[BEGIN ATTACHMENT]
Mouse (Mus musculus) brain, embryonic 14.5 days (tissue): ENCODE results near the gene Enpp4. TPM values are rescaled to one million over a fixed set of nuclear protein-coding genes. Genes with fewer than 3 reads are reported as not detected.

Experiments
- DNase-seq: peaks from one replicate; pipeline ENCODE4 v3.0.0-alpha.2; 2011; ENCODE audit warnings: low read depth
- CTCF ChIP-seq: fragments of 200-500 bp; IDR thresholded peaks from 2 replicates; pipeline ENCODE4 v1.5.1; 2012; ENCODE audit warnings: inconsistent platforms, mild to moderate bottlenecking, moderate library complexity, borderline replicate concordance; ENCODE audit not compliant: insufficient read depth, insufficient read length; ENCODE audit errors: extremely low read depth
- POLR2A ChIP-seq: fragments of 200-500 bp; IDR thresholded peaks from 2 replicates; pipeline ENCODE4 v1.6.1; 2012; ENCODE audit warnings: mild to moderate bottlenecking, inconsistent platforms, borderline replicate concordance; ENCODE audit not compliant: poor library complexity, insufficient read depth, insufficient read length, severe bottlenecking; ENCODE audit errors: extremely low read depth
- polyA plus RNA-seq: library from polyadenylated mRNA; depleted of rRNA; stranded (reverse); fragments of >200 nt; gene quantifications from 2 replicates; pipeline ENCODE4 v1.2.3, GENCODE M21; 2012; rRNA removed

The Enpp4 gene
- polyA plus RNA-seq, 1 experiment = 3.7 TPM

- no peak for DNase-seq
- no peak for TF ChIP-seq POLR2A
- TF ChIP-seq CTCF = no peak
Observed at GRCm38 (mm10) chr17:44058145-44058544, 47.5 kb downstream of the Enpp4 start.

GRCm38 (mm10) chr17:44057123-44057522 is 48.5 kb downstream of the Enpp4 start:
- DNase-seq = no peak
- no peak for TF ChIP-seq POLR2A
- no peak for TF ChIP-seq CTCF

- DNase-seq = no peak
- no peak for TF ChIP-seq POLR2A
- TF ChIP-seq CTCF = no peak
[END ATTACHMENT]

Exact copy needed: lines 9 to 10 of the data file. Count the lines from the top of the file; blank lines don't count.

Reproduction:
- no peak for DNase-seq
- no peak for TF ChIP-seq POLR2A